(Reuters) – Under mounting pressure from sponsors and Native American rights groups, Washington Redskins owner Dan Snyder said on Friday he would consider changing the name of the National Football League team whose roots date back to the 1930s.
Snyder, who has previously stated he would not change the name, softened his stance a day after FedEx Corp, which owns the naming rights to the team’s Landover, Maryland, stadium, called for the NFL club to be rebranded.
The NFL team said in a statement that in light of recent events around the country and feedback from the community that it will undergo a thorough review of the name.
“This process allows the team to take into account not only the proud tradition and history of the franchise but also input from our alumni, the organization, sponsors, the National Football League and the local community it is proud to represent on and off the field,” Snyder said in a statement.
Major League Baseball’s Cleveland Indians followed the Redskins’ lead on Friday, saying the club would also consider changing a team nickname that has been in place for 105 years, as symbols, statues and awards connected to the United States’ racist past have been under attack in recent weeks.
On June 26 a group of more than 80 socially minded investment firms, collectively with more than $620 billion in assets under management, had urged FedEx, Nike Inc and PepsiCo Inc to terminate relationships with the team unless it changed its name.
PepsiCo followed FedEx’s lead in speaking up on Friday. It issued a statement that it welcomed Snyder’s call for a review of the team’s name.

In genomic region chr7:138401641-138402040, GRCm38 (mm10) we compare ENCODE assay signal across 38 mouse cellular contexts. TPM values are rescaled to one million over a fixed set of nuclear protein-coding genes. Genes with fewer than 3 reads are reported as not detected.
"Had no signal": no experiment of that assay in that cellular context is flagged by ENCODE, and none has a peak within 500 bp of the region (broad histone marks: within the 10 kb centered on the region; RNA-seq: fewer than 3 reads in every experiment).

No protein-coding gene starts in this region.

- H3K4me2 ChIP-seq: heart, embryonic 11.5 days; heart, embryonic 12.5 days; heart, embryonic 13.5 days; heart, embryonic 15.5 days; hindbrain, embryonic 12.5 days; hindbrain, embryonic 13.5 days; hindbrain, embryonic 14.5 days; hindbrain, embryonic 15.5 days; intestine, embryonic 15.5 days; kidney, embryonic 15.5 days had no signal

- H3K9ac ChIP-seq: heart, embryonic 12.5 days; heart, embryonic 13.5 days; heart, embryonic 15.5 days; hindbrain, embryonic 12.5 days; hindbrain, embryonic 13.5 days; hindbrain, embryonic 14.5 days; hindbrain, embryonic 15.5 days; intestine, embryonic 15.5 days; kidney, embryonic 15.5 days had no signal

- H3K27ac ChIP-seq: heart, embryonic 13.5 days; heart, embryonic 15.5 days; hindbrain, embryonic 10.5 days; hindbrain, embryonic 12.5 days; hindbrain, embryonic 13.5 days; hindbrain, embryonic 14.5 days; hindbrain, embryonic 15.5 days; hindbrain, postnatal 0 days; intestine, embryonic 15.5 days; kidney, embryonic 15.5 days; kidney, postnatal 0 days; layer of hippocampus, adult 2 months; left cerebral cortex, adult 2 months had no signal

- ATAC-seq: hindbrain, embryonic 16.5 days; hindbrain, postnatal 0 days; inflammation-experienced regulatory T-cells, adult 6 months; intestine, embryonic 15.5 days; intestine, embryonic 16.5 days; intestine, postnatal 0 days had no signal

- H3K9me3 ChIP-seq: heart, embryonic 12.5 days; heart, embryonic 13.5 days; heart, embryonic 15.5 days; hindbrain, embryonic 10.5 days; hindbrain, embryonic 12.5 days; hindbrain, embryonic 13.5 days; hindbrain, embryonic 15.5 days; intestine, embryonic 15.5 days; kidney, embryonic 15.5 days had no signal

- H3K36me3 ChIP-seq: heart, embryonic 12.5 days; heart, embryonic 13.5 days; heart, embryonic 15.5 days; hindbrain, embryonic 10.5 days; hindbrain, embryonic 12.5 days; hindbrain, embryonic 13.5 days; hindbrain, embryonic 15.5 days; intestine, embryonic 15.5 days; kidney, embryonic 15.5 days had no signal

“We have been in conversations with the NFL and Washington management for a few weeks about this issue. We believe it is time for a change,” a PepsiCo representative said on Friday. “We are pleased to see the steps the team announced today, and we look forward to continued partnership.”
Nike also welcomed the move, saying in a statement, “We are pleased to see the team taking a first step towards change.”
The investors group, which includes Trillium Asset Management, Boston Trust Walden, and Native American organizations, in a statement on Friday applauded Snyder along with companies including FedEx and PepsiCo for communicating publicly about the importance of a name change but said the clock is ticking on getting something done.
“We also believe there must be a clear timeline for the review,” said the statement, sent by a Trillium representative. “Delay is not acceptable and the team must move forward with urgency.”
Critics have ramped up pressure on the team to change its name, which is widely seen as a racial slur against Native Americans, after the death of George Floyd, a Black man who died in police custody in Minneapolis. Floyd’s death on May 25 has triggered worldwide protests against racism and police brutality.
NFL Commissioner Roger Goodell said in a statement on the league’s website that he was supportive of Snyder’s move to look at a possible name change.
“In the last few weeks we have had ongoing discussions with Dan and we are supportive of this important step,” Goodell said.
Last month a memorial to late Washington Redskins’ founding owner, George Preston Marshall, who fought against the racial integration of the NFL, was removed from RFK Stadium, the team’s former home.
Major League Baseball’s Minnesota Twins also removed a statue of their late former owner, Calvin Griffith, from outside Target Field in Minneapolis because of racist comments he made decades ago.
NASCAR banned the Confederate flag, which many Americans see as a symbol of oppression and slavery, from all race tracks and events while the Professional Golfers’ Association of America on Thursday renamed the Horton Smith award which was named for a former PGA president who supported a “Caucasian-only” membership clause.
The team that became the Washington Redskins was founded in 1932 as the Boston Braves. They changed their name to the Redskins the following year and moved to Washington, D.C., in 1937.
(Reporting by Steve Keating in Toronto and Ross Kerber in Boston; Editing by Matthew Lewis)